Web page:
Wednesday, February 11, 2015

Director Howard Hawks in Aviation

Howard Hawks, the notable US golden-age film director had trained in the US' Army to go to Europe as a squadron commander, but the war ended before he went overseas. He had other stories of his experiences later, including this one, taken here from the website 'Parallax View', of a 1976 interview with Hawks.

"One critic said that usually I was pretty much to be relied on, but when I made a picture called Only Angels Have Wings, now that was just too much for anybody to believe. I wrote him a letter and said that—I kept a copy of this letter and I’m thinking of publishing this letter—every single thing in that picture was absolutely true, there wasn’t anything I invented. I invented how to use it. I got back a very nice letter.

"The whole story was about … I was down in Mexico hunting with a bush pilot. You know, there weren’t any landing fields; they land anywhere. He had some homemade things that he dropped, and smoke would come out, and he could see which way the wind was blowing. And we’d go down and land and run our wheels on the ground to see whether it was mushy and marshy or what. And I went to dinner, and there was a guy there whose face had been burned in flying. All scarred. No expression on his face. Just talked to ya—nothing happened on his face. There was the cutest girl. The dinner was for a pilot and this girl. They were married, and they met in exactly the same way that the two people in Only Angels Have Wings met. And the only thing I couldn’t use was the fact that the fellow with the burnt face got up and said, “A year ago tonight you were married. You went to bed about ten minutes to two. You got up at two o’clock. There was a pause of about 15 minutes, then you repeated this thing,” and the girl said, “Damn you, you were peeking!” And they brought out a German machine used to keep the hours on flying; and it recorded when the motor started on a scroll, it recorded the takeoff run and recorded in the air, change of altitude, and landing bumps, so that they had a complete record of the time. And he’d hung it under their bed. Instead of being angry, the girl was so pleased and so proud of it, she put it up over the fireplace…."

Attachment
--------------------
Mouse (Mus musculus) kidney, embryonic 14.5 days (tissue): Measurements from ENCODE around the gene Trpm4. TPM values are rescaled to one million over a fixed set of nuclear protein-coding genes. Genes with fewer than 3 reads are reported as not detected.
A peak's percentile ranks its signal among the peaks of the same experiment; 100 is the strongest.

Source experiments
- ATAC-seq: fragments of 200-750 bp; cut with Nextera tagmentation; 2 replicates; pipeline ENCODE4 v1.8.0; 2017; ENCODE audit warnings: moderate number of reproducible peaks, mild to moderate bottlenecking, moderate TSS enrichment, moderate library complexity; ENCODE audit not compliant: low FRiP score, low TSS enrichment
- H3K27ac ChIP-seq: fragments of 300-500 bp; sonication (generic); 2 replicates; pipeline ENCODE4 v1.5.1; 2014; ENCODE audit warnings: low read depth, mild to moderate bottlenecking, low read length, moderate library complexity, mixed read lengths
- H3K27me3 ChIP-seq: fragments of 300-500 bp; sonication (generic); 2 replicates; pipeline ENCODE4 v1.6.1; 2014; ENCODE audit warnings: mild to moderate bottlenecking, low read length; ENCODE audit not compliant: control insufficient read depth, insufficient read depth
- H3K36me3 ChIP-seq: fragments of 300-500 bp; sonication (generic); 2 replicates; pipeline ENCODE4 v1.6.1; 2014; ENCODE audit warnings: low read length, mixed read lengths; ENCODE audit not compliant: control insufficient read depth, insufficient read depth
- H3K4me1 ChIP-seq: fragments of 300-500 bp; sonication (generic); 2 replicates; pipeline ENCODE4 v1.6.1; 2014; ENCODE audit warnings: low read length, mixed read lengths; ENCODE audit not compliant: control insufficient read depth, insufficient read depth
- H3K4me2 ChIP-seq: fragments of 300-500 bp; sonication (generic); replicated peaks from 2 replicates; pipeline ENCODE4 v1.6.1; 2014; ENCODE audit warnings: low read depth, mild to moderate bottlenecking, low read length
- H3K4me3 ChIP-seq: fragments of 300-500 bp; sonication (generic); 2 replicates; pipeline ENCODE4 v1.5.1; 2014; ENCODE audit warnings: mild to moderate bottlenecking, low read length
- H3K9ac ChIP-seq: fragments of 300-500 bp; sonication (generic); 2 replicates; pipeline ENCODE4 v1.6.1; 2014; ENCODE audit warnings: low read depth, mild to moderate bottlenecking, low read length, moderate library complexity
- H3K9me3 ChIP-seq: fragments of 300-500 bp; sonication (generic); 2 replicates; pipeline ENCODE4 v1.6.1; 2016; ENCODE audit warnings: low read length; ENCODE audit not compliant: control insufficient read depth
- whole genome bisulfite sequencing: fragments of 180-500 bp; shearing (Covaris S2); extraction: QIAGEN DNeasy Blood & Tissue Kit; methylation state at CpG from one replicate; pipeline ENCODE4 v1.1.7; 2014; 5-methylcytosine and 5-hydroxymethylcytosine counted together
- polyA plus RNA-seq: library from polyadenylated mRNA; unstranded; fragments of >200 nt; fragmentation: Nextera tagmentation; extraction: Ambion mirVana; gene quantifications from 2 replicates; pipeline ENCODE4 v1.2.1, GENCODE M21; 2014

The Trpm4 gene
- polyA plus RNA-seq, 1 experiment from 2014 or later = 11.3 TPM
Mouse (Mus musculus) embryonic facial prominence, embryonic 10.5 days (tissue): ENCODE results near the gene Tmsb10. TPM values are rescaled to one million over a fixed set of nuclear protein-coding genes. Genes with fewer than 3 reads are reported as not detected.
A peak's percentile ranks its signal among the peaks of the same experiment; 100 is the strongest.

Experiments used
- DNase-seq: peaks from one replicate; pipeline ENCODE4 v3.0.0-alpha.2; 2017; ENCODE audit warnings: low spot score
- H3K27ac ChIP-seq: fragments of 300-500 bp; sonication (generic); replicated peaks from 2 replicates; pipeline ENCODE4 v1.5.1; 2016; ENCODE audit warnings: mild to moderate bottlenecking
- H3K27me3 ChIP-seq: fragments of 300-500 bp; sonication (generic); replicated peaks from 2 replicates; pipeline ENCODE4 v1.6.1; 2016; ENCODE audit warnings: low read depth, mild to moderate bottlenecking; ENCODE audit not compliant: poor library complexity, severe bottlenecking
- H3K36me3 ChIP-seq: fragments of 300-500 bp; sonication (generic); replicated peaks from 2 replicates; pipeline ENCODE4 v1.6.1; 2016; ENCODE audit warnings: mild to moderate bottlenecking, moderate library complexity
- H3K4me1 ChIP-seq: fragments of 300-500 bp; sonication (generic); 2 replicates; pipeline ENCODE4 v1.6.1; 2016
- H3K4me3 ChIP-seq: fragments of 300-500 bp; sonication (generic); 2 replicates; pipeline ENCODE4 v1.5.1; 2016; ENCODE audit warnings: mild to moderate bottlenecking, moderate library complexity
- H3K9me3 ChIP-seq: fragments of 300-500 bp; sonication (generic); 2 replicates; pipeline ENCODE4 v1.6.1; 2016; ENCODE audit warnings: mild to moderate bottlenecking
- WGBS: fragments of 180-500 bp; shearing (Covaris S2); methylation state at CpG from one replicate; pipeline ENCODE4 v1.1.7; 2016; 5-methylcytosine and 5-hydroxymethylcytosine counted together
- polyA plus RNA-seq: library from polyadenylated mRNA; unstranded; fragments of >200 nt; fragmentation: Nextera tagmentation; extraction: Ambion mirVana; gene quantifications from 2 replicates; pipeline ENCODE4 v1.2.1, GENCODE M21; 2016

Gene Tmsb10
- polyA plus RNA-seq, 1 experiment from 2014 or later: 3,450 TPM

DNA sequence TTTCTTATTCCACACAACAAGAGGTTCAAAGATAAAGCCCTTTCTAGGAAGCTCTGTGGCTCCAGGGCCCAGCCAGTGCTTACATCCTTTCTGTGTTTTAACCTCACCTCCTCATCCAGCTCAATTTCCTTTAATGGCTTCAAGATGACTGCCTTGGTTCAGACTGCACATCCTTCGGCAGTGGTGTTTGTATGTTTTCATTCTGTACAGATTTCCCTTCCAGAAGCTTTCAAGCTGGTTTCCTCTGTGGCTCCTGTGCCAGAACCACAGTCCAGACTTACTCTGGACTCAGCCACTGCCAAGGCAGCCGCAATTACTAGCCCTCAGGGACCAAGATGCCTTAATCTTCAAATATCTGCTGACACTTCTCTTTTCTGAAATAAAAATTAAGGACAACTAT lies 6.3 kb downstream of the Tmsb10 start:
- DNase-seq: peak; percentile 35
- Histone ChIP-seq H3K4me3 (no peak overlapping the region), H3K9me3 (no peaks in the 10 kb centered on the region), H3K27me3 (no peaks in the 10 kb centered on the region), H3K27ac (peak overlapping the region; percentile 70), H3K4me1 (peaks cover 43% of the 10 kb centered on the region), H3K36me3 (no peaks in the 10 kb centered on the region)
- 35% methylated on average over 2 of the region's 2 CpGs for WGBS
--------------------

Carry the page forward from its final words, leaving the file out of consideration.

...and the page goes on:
Tuesday, November 11, 2014

Small World of DITC

Today's November 11. I generally don't set out to do anything in particular on this day, or Anzac day either, given that what I do most of the year involves a good degree of sharing military history. But I often end up doing something appropriate anyway as part of the normal run of things.

Today was a pretty special day. Volunteering at the RAAF Museum we had a tour with the DITC (Defence International Training Centre). The DITC's own definition of its role is "... to provide training and support that enhances Defence cooperation and cross cultural awareness between members of the Australian Defence Organisation and foreign militaries."

We get a remarkable range of officers from militaries literally all over the world (today from as close as Papua New Guinea, and as far as Holland, as well as Pakistan, China, India, Vietnam, and many more). We had army, navy, air force and one marines officer.